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Unchained melody

(Edited by Latha Anantharaman)
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CHATLINE OLYMPIA SHILPA GERALD meets local band ‘Saintly Orange' who play on and on to keep the love for music alive.

TEAM BEAM City's own band Photos (Cover and Centrespread) : M. Moorthy
TEAM BEAM City's own band Photos (Cover and Centrespread) : M. Moorthy

T hey could give Dr. Jekyll and Mr. Hyde a run for their money. On weekdays, they are easy to overlook - a student preparing for the Board exams, a social worker, and three suits. But come weekends, they morph into Tiruchi's only independent contemporary western music band – Saintly Orange.

The very name raises eyebrows. “It is a tribute to yesteryear local community band Saints and we added Orange to lend it an Indian ethos,” says band leader Nicholas Paul.

Saintly Orange is the last word for Western music aficionados in a city that is yet to catch up with the mushrooming band phenomenon in metros. Not an out-an-out professional troupe, the ensemble reach out to varied audiences to keep Tiruchi's western music front alive. Though it is an all–Anglo Indian band, it has evolved from being a representative of its dwindling but strongly knit community at their events, balls and weddings, to entertain at fetes and reunions and in hotels. “Saintly Orange is getting better with time,” says Dalton Jeremiah, who notches up the tempo with his drums. “Our last show was supposed to wind up at ten but went much beyond midnight. We were flooded with requests and encores. It was tiring, but fun.”

Soul and spirit

They can bring on the noise, as rhythm guitarist William puts it, but Saintly Orange is more comfortable in the realm of country, pop, waltz and blues, keeping in tune with the conservative tastes of the city.

“The occasions we play for, like weddings and balls, call for country and ballroom music. Though there's quick-step, foxtrot, jive and reggae, there's not much demand for heavy rock or metal,” adds William dryly.

The band prefers to play close to home, as all members are committed to full-time jobs. “We'd rather stay local and play more music here,” admits Tyrone Hawes, the old hand in the band, His son Tandon Hawes, the youngest of the lot, explains, “We are generally a weekend band. Time is a huge constraint but living in close proximity helps us to get together at least twice week.”

Their jamming sessions usually start after sundown. They generally play covers, sticking to authentic versions for classic hits and tweaking numbers whenever they can.

“We altered ‘Christmas in Dixie' as ‘Christmas in Tiruchi' and it was a huge hit,” grins Nicholas, who has also composed a couple of original numbers.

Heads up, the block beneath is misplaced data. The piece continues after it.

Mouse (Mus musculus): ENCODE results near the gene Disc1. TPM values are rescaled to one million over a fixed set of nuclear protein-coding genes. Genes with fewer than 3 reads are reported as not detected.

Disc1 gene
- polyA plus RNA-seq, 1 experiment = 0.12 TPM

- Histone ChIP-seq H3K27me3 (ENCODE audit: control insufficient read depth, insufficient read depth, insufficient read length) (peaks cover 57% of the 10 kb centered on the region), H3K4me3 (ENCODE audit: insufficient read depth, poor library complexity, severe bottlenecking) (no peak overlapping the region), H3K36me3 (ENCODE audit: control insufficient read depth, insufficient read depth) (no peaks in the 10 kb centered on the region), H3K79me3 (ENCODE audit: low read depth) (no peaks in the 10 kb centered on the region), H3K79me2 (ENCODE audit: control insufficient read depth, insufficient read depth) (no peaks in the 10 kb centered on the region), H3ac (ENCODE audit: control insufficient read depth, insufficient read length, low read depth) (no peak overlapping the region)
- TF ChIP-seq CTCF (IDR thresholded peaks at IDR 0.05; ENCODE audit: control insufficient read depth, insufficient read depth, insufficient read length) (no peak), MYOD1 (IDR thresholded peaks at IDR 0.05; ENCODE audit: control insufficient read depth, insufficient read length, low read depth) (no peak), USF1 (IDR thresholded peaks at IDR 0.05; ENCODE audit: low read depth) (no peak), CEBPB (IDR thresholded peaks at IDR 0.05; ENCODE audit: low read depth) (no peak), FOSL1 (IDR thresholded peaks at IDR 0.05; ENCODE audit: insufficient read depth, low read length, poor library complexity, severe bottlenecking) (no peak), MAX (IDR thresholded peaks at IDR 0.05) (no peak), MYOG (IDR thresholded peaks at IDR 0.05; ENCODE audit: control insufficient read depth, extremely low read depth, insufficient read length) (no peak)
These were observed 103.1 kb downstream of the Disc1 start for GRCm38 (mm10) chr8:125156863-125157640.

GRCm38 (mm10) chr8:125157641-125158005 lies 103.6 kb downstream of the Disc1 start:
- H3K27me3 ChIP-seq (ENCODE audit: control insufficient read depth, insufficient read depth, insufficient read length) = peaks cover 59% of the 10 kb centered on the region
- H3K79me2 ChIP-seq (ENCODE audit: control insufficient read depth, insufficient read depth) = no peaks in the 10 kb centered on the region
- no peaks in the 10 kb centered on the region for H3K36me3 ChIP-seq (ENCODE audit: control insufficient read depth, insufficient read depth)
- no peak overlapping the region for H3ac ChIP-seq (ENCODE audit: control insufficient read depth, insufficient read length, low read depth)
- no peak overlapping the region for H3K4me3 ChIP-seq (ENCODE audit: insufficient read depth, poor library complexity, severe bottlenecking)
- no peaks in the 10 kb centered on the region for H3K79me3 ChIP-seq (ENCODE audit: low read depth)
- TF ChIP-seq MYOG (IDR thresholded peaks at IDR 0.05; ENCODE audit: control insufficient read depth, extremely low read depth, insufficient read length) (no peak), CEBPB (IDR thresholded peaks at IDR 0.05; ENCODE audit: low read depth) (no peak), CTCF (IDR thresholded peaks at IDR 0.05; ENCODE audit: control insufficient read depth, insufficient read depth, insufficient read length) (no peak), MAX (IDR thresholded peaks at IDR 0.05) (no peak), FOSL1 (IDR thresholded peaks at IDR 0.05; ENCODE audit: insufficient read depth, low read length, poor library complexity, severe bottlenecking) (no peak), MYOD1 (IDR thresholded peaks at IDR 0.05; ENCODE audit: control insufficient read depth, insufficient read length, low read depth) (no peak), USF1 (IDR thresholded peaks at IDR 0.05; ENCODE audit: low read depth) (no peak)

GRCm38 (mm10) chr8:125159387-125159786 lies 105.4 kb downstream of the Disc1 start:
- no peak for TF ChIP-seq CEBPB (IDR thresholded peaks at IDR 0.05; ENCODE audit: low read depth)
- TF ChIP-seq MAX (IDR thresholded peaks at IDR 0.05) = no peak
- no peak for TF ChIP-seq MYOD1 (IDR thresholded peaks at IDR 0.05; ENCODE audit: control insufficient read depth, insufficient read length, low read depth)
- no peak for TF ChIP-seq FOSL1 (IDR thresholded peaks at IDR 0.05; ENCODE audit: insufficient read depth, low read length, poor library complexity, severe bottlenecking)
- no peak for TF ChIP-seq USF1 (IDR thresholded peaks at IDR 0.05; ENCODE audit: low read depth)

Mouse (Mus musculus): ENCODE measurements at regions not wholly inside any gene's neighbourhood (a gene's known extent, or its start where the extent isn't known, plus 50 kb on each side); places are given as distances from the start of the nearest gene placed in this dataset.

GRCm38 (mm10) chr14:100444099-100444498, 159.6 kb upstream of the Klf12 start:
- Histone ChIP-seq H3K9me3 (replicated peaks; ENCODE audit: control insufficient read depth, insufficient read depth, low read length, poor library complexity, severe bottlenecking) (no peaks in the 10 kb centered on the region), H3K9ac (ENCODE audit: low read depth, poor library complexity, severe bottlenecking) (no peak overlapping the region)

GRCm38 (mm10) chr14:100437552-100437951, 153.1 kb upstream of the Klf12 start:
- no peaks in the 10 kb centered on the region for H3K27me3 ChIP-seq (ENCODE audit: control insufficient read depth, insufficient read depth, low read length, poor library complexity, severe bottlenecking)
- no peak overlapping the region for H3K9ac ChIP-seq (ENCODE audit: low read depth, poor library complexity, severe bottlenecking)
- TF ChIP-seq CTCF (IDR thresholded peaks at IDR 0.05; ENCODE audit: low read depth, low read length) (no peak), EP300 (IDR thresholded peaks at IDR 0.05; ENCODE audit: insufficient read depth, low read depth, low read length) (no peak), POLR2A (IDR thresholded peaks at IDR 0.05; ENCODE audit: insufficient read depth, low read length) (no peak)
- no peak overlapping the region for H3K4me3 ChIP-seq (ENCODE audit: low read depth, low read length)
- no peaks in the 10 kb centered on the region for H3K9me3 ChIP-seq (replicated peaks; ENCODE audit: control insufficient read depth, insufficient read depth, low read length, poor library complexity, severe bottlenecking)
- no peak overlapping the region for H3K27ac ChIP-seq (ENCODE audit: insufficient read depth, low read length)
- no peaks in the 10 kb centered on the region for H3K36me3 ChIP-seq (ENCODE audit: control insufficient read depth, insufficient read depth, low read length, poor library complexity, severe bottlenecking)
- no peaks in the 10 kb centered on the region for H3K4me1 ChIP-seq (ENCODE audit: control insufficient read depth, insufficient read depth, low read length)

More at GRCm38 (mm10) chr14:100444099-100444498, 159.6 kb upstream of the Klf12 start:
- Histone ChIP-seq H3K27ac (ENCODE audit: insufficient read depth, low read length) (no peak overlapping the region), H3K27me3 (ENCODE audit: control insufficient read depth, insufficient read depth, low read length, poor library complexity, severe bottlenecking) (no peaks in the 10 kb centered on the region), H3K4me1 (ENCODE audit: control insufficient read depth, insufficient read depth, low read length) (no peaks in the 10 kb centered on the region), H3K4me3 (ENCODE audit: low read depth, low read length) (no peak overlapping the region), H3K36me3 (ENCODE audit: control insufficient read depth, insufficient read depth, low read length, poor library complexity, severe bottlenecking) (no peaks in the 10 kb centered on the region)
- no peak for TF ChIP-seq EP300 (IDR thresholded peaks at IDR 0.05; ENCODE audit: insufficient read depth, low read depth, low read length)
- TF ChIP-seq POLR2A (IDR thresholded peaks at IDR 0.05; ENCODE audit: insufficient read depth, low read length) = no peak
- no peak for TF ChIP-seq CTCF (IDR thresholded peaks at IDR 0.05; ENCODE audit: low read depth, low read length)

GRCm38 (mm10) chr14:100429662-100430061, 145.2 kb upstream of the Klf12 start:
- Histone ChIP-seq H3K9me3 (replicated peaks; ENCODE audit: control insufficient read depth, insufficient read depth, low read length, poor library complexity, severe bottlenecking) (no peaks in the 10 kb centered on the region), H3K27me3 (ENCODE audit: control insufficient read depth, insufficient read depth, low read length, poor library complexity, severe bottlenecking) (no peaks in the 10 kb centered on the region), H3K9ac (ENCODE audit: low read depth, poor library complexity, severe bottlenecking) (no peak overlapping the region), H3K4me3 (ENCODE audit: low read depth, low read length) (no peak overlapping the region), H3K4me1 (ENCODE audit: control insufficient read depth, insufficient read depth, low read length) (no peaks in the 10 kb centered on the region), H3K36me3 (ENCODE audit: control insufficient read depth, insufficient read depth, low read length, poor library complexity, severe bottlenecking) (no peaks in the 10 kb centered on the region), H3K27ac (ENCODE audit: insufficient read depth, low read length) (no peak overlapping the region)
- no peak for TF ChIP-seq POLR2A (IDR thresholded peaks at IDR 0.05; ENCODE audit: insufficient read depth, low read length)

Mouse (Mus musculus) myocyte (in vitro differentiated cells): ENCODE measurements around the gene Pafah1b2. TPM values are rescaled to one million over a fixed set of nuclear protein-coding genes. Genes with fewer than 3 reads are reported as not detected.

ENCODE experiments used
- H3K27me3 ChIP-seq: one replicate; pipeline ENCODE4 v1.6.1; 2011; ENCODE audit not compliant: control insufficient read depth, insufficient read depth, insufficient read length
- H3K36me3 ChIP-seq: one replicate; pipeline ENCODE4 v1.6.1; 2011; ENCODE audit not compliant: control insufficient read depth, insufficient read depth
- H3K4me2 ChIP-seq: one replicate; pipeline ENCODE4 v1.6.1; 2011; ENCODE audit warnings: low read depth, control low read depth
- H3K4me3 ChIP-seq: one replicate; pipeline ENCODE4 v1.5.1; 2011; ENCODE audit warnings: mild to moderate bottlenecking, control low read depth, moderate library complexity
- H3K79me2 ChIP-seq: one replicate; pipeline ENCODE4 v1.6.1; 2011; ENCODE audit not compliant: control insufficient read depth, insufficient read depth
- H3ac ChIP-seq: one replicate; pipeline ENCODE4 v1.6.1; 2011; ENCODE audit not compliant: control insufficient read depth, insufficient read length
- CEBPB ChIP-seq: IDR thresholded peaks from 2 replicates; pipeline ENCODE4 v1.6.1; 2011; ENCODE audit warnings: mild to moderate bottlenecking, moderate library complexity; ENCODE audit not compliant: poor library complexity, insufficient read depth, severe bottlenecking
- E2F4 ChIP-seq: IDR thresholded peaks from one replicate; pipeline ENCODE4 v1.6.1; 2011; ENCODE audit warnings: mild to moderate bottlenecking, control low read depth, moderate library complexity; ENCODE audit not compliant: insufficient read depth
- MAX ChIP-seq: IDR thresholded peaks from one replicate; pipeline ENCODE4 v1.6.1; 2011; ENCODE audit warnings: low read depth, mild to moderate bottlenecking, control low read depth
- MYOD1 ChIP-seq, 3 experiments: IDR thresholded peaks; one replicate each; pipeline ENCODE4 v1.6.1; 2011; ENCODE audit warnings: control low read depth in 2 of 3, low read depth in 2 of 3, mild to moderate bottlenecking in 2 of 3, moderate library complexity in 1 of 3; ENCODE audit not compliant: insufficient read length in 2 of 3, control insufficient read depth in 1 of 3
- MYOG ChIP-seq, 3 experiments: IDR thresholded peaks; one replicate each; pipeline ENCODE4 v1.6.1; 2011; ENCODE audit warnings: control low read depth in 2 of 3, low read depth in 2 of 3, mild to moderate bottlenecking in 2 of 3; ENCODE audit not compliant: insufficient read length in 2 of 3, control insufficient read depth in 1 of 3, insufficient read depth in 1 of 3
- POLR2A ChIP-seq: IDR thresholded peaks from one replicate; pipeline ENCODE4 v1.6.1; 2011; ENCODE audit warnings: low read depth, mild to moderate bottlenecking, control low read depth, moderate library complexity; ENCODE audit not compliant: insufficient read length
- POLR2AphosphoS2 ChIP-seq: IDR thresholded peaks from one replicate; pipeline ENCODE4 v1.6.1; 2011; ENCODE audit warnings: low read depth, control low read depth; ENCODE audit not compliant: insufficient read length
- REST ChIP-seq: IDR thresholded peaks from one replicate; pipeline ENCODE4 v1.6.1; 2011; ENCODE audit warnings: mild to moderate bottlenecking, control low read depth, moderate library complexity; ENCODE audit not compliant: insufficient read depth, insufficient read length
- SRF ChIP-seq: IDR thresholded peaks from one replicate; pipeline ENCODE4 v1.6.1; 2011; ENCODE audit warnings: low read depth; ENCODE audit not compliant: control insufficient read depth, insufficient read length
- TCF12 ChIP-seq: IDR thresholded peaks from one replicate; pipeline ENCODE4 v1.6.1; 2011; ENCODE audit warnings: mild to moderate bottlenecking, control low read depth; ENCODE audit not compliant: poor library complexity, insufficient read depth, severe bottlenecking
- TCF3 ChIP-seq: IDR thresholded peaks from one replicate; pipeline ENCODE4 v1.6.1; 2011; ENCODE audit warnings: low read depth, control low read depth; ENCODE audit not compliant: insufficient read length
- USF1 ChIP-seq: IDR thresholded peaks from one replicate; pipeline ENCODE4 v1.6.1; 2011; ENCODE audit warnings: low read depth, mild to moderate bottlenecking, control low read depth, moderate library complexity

Genesis

So how did it all begin? Nicholas, William and Dalton, in their mid-30s, were all members of The Wanderers and The Meadows, community bands that played gospel and western music.

“I always wanted to start my own band. When Dalton returned to Tiruchi after a short break, we formed Saintly Orange in 2007,” says Nicholas. The childhood friends roped in William and started scouting for new talent.

“We ushered in the new order as far as community bands go,” says William. “Most of the yesteryear bands comprised senior and experienced players. Ours was the first community band focusing on youth.”

“We always batted for young blood. We knew we were taking a huge risk when we took in Tandon, barely in his teens, but it paid off,” pitches in Nicholas.

Indeed, the lead guitar is Saintly Orange's scoring point and the budding artiste has uncommon talent.

Comfortably bound

The band is a charming mix of the serious and funny. Wearing stetsons and casual shirts, these ‘backstreet boys' are down-to-earth and share a camaraderie that is spontaneous and delightful.

“There has hardly been any friction in the group,” says Dalton proudly. Tyrone adds, “We all are very open and take in each other's suggestions.” “Still, I do boss around,” chimes in Nicholas with a wicked grin.

Tyrone and Tandon stand at two ends of the spectrum of experience and youth that the band manifests.

“Playing with the band is an opportunity to relive the good old days,” says Tyrone, who was part of several local bands in the 1960s and 70s. Tandon feels it is a bonus to play alongside his father.

As the resident whiz kid, he has boosted the popularity of the band by creating an active online profile. “I regularly update information on the shows, and post videos and photos of our performances on Facebook and YouTube. Going online has helped me learn a lot by interacting with bands from across the world.”Whether it's Elvis' affecting ‘Love Me Tender' or the spirited ‘Goodbye Mary Lou' or Billy Cyrus's signature number ‘Achy-Breaky Heart', Saintly Orange is bound to keep rocking.

And, to draw a leaf from the popular Eagles number, love will keep them alive.

(Edited by Latha Anantharaman)

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